Arizona catcher Izzy Pacho has had a desire to lead others and help them create their own futures since she arrived on campus. Her goal has always been to become a teacher. Over her almost five years as a Wildcat, it has evolved into a leadership position on the field and a drive to carry that into the future as a coach.
Pacho grew up on Tucson’s southside, attending schools in the Sunnyside school district until it was time to go to high school. At that time, the decision was made to move to the generally more affluent northwest side to cut down on some of the travel her family did in pursuit of her dream of being a Division I softball player.
“It was definitely a big transition and like kind of a culture shock,” Pacho said. “I grew up off of 12th and Valencia, went to Sunnyside elementary schools and middle school. Was planning on going to either San Miguel High School or Desert View. And then my club team was based out of Oro Valley, so moved out there. It was just a family decision, just make our lives a little bit easier being closer to my Suncat team and instead of driving so much. it was definitely a huge culture shock, though, going from growing up with my friends ever since I was in third grade to eighth grade and then moving out to Oro Valley, but I loved it and love Ironwood Ridge.”
The ability to adapt and do what she needs to do in order to reach her goals hasn’t left Pacho. It has been part of her life on and off the field since she arrived at UA in the fall of 2018.
For her first three years at Arizona, it was a lot of work that fans didn’t see because she wasn’t playing a lot. After being a PGF All-American her senior year of high school and helping Ironwood Ridge win two state titles, she had to learn how to deal with the difficulty of pinch hitting and not knowing when she would get playing time. She kept working behind the scenes.
During the 2021 season, she had to draw on her adaptability in new ways. Because of the pandemic, the players were not allowed to socialize with each other as a team. Unless they were practicing, lifting, or playing, they were only allowed to spend time with those in their own households. That made things especially difficult for Pacho and teammate Carlie Scupin.
“I think COVID had a lot to do with our chemistry kind of struggling especially in 2020, 2021,” Pacho said. “You [could] only hang out with your roommates and you can’t really have team dinners. You can’t go do fun things together. It was really just lift, practice, go home. And so, like for me and Scoop—we didn’t have roommates—we weren’t really getting that bonding experience with everybody all together.”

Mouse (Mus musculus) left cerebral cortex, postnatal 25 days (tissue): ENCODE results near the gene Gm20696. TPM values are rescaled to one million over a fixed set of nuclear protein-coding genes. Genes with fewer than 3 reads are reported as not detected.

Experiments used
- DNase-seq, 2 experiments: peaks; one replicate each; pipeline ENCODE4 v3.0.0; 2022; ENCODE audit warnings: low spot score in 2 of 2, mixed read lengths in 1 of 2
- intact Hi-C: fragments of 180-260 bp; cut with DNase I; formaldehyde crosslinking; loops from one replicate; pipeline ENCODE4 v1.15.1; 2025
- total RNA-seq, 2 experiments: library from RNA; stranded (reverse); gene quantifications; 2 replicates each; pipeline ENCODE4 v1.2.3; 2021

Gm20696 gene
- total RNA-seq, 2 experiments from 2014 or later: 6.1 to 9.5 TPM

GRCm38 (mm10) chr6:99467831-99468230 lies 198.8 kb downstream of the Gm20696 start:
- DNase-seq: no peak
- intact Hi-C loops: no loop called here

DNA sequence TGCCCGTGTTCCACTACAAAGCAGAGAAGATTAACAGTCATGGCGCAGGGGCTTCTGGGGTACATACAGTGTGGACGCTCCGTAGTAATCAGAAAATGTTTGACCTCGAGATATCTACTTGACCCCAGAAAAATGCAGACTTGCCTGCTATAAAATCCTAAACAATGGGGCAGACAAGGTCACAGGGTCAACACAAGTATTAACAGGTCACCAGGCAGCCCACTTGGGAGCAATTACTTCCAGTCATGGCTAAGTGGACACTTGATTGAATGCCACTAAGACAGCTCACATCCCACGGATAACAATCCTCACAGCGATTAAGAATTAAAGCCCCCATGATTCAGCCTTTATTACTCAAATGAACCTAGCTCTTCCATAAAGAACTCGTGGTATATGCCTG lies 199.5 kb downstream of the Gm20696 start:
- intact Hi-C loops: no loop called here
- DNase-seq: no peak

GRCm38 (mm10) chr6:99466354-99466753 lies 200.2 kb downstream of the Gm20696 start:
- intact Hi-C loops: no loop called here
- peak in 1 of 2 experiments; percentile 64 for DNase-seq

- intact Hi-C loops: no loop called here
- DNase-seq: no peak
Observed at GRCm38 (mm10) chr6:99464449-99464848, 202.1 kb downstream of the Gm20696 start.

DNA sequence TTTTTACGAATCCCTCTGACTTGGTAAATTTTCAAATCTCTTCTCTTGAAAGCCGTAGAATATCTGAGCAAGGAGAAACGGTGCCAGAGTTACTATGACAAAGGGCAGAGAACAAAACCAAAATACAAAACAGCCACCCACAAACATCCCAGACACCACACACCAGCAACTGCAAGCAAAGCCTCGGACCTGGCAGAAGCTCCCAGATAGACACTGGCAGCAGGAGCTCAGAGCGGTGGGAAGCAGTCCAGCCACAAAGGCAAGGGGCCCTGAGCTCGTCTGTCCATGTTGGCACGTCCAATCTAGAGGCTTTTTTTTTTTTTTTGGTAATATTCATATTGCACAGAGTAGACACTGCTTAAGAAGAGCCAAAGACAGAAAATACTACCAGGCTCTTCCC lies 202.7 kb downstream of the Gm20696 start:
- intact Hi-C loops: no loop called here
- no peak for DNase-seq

It wasn’t the last time she would have to adapt. Last semester, she learned what it meant to stretch herself yet again when she was student teaching in a fourth-grade classroom while preparing for her fifth and final year of college softball.
“It was exhausting,” Pacho said. “Those three months of waking up at around five. I would lift by myself from six to seven, and then go straight to school where I was teaching from about like 7:30 to 3:30. And then would change in my car, drive straight here, and as soon as I got onto the field—everyone was waiting for me—we would start.”
She loved working with the kids, many of whom were very interested in her life as a softball player. The job she did was obviously appreciated, as Pacho was named the Outstanding Elementary Education Student Teacher of the Year by the University of Arizona College of Education.
“Teaching is the one thing that I love just as much as softball, and so that was definitely eye opening and it just made me appreciate all the teachers that I ever had,” Pacho said. “I always wanted to teach growing up and so it was just really fulfilling, and I got to take my experiences in the classroom and bring them on to the field. I loved it.”